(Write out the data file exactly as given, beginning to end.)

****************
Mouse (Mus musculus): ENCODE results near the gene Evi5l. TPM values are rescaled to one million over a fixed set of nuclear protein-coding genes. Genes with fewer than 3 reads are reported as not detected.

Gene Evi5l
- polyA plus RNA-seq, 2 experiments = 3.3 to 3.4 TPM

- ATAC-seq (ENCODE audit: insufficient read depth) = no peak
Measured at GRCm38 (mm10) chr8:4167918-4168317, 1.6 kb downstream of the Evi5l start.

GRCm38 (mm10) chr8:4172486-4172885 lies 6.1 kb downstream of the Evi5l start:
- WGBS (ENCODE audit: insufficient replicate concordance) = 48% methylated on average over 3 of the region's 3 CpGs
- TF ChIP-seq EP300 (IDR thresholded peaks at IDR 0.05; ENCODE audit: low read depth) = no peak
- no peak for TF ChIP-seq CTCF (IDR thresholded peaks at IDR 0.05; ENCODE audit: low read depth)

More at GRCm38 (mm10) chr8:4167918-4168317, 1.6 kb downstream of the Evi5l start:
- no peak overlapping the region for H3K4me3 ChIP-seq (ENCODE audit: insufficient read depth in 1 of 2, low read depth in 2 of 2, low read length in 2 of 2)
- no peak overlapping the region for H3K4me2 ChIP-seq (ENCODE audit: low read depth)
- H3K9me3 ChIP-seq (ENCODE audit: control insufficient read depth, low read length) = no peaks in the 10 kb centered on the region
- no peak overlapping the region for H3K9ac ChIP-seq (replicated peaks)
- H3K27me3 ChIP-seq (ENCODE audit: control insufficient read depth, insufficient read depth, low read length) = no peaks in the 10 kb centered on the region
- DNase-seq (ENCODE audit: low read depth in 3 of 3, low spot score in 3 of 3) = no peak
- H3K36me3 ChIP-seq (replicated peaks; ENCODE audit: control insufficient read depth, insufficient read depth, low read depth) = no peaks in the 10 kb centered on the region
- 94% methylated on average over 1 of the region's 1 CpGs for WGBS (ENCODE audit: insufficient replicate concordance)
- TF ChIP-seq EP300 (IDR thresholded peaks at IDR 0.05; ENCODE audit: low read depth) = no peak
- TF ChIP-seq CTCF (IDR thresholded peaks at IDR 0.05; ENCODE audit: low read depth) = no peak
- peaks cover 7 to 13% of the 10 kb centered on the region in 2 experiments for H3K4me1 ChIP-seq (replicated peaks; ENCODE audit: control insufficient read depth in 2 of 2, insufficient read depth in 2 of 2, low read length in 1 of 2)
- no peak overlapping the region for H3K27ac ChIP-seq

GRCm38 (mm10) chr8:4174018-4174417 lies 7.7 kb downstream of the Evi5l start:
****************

Mouse (Mus musculus): ENCODE results near the gene Evi5l. TPM values are rescaled to one million over a fixed set of nuclear protein-coding genes. Genes with fewer than 3 reads are reported as not detected.

Gene Evi5l
- polyA plus RNA-seq, 2 experiments = 3.3 to 3.4 TPM

- ATAC-seq (ENCODE audit: insufficient read depth) = no peak
Measured at GRCm38 (mm10) chr8:4167918-4168317, 1.6 kb downstream of the Evi5l start.

GRCm38 (mm10) chr8:4172486-4172885 lies 6.1 kb downstream of the Evi5l start:
- WGBS (ENCODE audit: insufficient replicate concordance) = 48% methylated on average over 3 of the region's 3 CpGs
- TF ChIP-seq EP300 (IDR thresholded peaks at IDR 0.05; ENCODE audit: low read depth) = no peak
- no peak for TF ChIP-seq CTCF (IDR thresholded peaks at IDR 0.05; ENCODE audit: low read depth)

More at GRCm38 (mm10) chr8:4167918-4168317, 1.6 kb downstream of the Evi5l start:
- no peak overlapping the region for H3K4me3 ChIP-seq (ENCODE audit: insufficient read depth in 1 of 2, low read depth in 2 of 2, low read length in 2 of 2)
- no peak overlapping the region for H3K4me2 ChIP-seq (ENCODE audit: low read depth)
- H3K9me3 ChIP-seq (ENCODE audit: control insufficient read depth, low read length) = no peaks in the 10 kb centered on the region
- no peak overlapping the region for H3K9ac ChIP-seq (replicated peaks)
- H3K27me3 ChIP-seq (ENCODE audit: control insufficient read depth, insufficient read depth, low read length) = no peaks in the 10 kb centered on the region
- DNase-seq (ENCODE audit: low read depth in 3 of 3, low spot score in 3 of 3) = no peak
- H3K36me3 ChIP-seq (replicated peaks; ENCODE audit: control insufficient read depth, insufficient read depth, low read depth) = no peaks in the 10 kb centered on the region
- 94% methylated on average over 1 of the region's 1 CpGs for WGBS (ENCODE audit: insufficient replicate concordance)
- TF ChIP-seq EP300 (IDR thresholded peaks at IDR 0.05; ENCODE audit: low read depth) = no peak
- TF ChIP-seq CTCF (IDR thresholded peaks at IDR 0.05; ENCODE audit: low read depth) = no peak
- peaks cover 7 to 13% of the 10 kb centered on the region in 2 experiments for H3K4me1 ChIP-seq (replicated peaks; ENCODE audit: control insufficient read depth in 2 of 2, insufficient read depth in 2 of 2, low read length in 1 of 2)
- no peak overlapping the region for H3K27ac ChIP-seq

GRCm38 (mm10) chr8:4174018-4174417 lies 7.7 kb downstream of the Evi5l start: